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In the Isles of the Sea: The Story of Fifty Years in Melanesia

By Frances Awdry

London: Bemrose & Sons, Limited, 1902.



PERHAPS the most settled Christian villages, and condition, of any in Melanesia, are to be found in the next group--the Banks Islands.

The Mota language has, as we know, been adopted as the one everyone learns and uses--white and black alike--in Norfolk Island, and this gives them an advantage. Also the islands are mostly small enough to be early permeated by Christian ideas, the only two large ones, Vanua Lava and Sta. Maria, being much the most heathen of the group still.

And again, in a certain sense, the character of the people makes them not so much better, as easier to influence. They are not so quick and fiery for good or evil as the Solomon Islanders or the Cruzians, and they are more docile and domestic in their ways, which makes Christian village life easier; they take more readily to the ways of civilized life. But, perhaps, if they have less to overcome at the beginning they attain to less in the end. There is a good deal of truth in the old saying: "The greater the sinner the greater the saint," and a heathen who has made a great conquest of himself to begin with, often seems, when a Christian, to attain to greater heights of spiritual zeal and happiness than one to whom conversion has been a fairly easy matter.

As a rule, as long as they stay in their own islands the Banks men are a little inclined to be sleepy. They believe, and they settle down to Christian social life, and they do not commit very gross sins, but they are "slack" and contented to go on in a humdrum way, and not keep pressing forward. But there are, on the other hand, many who, having gone to other groups, have made splendid missionaries; especially those from Motalava, Merelava, and Mota.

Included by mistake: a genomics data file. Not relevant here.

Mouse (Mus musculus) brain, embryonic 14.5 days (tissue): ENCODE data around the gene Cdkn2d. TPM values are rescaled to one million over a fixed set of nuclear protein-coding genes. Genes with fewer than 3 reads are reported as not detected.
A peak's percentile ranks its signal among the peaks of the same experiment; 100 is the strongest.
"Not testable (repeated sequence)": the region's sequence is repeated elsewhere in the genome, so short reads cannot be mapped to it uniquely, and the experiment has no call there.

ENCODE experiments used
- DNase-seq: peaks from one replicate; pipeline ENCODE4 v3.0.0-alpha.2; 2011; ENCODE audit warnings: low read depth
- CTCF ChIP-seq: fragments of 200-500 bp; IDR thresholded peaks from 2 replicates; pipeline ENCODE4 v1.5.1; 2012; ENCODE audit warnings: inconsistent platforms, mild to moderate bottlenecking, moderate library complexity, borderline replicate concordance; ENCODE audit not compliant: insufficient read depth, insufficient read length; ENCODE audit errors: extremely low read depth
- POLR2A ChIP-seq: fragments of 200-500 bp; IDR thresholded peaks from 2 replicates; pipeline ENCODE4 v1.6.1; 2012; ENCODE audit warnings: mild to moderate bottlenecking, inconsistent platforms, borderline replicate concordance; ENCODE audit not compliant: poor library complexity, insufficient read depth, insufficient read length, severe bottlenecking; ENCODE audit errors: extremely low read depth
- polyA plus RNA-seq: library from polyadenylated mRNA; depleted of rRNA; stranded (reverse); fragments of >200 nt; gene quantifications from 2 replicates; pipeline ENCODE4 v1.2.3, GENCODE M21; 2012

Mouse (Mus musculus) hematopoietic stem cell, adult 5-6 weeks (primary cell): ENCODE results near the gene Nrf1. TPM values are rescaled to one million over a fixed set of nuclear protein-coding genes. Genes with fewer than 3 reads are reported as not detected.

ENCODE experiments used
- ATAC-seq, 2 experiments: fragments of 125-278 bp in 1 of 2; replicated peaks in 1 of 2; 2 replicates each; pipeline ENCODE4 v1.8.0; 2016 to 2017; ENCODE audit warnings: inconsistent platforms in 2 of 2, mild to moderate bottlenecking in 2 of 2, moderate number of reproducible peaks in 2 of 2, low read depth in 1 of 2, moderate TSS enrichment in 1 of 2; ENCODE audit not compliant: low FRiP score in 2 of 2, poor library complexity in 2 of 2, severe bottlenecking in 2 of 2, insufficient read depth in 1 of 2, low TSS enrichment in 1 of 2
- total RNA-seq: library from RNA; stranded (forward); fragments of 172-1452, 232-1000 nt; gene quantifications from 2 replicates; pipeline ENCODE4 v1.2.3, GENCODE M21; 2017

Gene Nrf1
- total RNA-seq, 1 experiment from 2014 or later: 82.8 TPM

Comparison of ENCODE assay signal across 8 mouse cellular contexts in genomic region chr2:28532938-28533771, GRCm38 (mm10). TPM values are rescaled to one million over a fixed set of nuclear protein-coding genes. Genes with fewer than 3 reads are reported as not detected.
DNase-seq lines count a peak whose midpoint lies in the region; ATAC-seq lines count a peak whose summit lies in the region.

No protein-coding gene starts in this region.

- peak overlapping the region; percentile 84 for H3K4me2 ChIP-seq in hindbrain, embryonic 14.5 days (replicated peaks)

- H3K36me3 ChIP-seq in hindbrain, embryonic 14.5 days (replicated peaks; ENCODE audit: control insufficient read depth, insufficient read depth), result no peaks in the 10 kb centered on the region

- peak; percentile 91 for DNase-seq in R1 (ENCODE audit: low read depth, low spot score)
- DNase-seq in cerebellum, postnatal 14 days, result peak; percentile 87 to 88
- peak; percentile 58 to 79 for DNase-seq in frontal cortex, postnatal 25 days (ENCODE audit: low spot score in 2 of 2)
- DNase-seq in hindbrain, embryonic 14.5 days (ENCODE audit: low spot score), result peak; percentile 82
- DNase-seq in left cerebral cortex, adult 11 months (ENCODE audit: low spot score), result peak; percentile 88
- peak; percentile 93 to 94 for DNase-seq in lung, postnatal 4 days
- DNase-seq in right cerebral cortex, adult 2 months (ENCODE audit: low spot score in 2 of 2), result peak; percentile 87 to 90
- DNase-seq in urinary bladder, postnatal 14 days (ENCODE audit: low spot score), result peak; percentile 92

Mota has been Christian for so long now that we find Christians of the second and third generations with families growing up round them who have never known heathen conditions. This is in most ways a great advantage, but not quite in all. We can hardly exaggerate the benefit it is to them always to have known that murder and, impurity and such like sins, are wrong. At the same time there is something very helpful in the sense of escape from the power of evil, which animates the early Christians of any island, and this is not felt in the same way by those whose souls awoke after light had already dawned on their fathers and mothers.

[130] These islands are chiefly extinct volcanoes--some sudden peak rising out of the sea clothed with dark vegetation, and round the central cone, in the course of ages, the busy coral insects have formed shores, where landing is possible, though not easy.

Another name for Mota is "Sugar-loaf Island," which gives an idea of what it looks like from the sea.

Boys Wading, Motalava.

North of Mota we come to the small island of Motalava, with the tiny islet of Ara by its side, separated from it by a shallow lagoon, across which it is possible to wade at low water. Ara has given its Christianity to the larger island connected with it. It was the parent home of Edwin Sakalrau, who lived through a short holy ministry at Pek on Vanua Lava, and of another abler brother, who became the apostle of his own islands.